To the ramparts, cries Bishop Bruskewitz:

Bishop Fabian Bruskewitz has issued a blistering letter calling on Roman Catholics in the Lincoln Diocese to fight a federal decision requiring all employers to provide health insurance that pays for birth control, female sterilization procedures and “the morning after” pill.

He socks it to Obama’s secy of health and human services:

“The present secretary, Kathleen Sebelius, a bitter fallen-away Catholic, now requires that all insurance, even when issued privately, must carry coverage for evil and grave sin,” Bruskewitz wrote in the letter, which he instructed parish priests to read aloud to their congregations at Mass this weekend.

She’s been literally excommunicated, in fact:

Sebelius is among a number of Catholic politicians in the United States who have been banned from receiving Holy Communion because of their positions on abortion.

She was banned by Archbishop Joseph Naumann of Kansas City, Kan., because, as Kansas governor, she vetoed strict anti-abortion legislation that her advisers told her was unconstitutional.

Bruskewitz confrere in Omaha is pushing the subject:

Archbishop George Lucas of Omaha has written a letter to be distributed to pastors next week, said Deacon Tim McNeil, chancellor of the archdiocese. Priests were asked to read the letter to parishioners or include it in their church bulletins.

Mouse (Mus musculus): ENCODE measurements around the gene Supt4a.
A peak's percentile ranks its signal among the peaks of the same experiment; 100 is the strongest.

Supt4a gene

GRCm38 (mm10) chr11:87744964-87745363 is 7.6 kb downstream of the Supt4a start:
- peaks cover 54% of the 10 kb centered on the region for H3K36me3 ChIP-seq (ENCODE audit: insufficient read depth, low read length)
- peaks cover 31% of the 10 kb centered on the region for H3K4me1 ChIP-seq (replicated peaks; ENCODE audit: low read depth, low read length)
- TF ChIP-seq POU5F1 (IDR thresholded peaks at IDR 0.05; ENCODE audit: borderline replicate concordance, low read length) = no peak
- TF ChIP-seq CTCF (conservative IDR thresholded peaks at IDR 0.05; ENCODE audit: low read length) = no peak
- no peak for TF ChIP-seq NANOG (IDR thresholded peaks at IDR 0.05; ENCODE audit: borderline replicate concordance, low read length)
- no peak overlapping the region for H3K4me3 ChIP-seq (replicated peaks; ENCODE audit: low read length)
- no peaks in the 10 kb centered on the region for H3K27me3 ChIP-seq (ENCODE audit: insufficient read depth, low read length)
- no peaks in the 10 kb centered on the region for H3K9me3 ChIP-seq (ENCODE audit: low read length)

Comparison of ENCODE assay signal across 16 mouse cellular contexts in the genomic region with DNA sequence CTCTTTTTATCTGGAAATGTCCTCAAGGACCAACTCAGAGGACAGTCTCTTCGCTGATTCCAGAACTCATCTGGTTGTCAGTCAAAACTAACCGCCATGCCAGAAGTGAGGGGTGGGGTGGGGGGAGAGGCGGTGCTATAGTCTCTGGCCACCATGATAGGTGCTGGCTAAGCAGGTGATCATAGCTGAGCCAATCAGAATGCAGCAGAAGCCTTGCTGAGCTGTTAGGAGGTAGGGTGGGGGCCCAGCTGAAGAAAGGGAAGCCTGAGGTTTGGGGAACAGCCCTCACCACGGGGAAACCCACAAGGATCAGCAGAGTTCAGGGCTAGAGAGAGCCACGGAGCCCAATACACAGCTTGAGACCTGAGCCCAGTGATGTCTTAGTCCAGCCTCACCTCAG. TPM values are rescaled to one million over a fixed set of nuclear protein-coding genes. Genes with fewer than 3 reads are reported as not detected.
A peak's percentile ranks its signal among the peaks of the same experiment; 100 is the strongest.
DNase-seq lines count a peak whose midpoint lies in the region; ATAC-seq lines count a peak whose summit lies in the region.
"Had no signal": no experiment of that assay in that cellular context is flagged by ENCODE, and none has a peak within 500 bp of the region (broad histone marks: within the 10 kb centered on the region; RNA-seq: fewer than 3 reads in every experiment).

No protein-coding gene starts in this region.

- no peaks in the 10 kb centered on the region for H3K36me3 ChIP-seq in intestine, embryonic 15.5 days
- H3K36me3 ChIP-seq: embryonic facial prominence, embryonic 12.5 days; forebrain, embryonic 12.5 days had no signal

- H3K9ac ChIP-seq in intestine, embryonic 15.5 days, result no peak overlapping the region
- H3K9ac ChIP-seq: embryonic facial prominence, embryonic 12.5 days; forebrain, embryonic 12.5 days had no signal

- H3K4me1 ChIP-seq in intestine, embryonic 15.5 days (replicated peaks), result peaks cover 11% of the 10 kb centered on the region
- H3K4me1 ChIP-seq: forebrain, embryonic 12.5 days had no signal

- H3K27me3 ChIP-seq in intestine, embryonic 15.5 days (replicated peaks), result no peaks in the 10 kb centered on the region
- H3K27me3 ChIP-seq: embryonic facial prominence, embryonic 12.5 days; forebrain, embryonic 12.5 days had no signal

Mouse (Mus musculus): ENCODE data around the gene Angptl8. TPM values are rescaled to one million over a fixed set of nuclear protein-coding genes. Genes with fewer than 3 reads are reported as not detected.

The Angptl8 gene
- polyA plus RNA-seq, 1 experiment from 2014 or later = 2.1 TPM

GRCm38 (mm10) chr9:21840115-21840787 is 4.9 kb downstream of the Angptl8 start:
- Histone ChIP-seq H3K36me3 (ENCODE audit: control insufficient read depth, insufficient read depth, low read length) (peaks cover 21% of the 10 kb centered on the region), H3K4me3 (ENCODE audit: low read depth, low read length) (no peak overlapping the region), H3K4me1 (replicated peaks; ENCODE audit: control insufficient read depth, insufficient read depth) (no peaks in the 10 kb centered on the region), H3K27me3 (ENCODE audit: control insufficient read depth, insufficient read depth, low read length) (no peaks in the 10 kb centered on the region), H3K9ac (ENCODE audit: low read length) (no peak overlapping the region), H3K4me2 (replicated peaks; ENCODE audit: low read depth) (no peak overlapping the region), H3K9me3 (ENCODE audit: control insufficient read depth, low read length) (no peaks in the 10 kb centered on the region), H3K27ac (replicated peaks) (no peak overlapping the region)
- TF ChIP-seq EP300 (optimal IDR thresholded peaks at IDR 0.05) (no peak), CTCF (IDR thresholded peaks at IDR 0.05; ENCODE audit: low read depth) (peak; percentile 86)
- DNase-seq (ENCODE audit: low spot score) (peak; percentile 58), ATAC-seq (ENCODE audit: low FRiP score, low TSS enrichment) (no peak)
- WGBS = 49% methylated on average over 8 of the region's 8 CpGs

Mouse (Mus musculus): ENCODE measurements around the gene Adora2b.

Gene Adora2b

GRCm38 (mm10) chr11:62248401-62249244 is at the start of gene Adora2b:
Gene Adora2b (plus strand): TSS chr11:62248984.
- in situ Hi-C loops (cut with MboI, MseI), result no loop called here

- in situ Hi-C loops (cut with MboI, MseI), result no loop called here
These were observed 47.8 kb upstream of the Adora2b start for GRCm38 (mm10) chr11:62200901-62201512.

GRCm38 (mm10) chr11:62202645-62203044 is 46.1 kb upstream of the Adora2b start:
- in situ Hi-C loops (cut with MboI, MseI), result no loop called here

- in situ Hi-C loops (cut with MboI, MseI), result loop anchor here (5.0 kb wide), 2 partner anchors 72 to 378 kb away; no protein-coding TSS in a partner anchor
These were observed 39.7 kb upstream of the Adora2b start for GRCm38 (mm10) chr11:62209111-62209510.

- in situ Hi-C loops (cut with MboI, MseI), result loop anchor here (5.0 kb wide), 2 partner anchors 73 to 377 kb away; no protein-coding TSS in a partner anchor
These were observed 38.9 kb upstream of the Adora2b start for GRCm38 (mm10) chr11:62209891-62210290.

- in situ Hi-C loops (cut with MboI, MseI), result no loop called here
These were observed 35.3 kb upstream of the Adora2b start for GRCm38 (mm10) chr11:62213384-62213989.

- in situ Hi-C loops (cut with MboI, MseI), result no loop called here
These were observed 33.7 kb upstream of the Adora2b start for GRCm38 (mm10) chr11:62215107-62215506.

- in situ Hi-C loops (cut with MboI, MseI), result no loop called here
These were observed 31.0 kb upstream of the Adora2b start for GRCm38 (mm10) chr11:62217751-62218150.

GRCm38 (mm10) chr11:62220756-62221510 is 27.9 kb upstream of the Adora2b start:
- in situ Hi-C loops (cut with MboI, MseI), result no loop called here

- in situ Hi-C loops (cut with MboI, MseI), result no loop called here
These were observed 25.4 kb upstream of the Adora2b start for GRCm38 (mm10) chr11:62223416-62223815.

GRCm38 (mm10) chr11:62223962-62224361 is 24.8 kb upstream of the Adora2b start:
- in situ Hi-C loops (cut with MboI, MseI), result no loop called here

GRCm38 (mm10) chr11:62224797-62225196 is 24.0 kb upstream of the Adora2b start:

The letter will ask Catholics in the Omaha Archdiocese to pray about the issue and to contact their congressional representatives to pass legislation overturning the rule.

“The bishop’s letter will state how this order negatively impacts the church in the U.S.,” McNeil said. “It’s a violation of religious liberty and our First Amendment rights.”


The bishops are putting out a ““call to action” to try to overturn the rule, McNeil said


I love that “call to action” business.  It resonates, somehow.


The government plan has a wrinkle:


The insurance rule, which does not require abortion coverage, exempts churches and other institutions whose primary purpose is to foster religious belief and that mainly employ people who hold those beliefs.


U.S. bishops, however, wanted a broader exemption that includes Catholic hospitals, universities and church-affiliated social services agencies.


They want to peel off the hospitals, which is where so much of bioethics hits the road.  They’d like to do away with the Catholic presence there and in social service?  Or denude it of Catholic identity?


 

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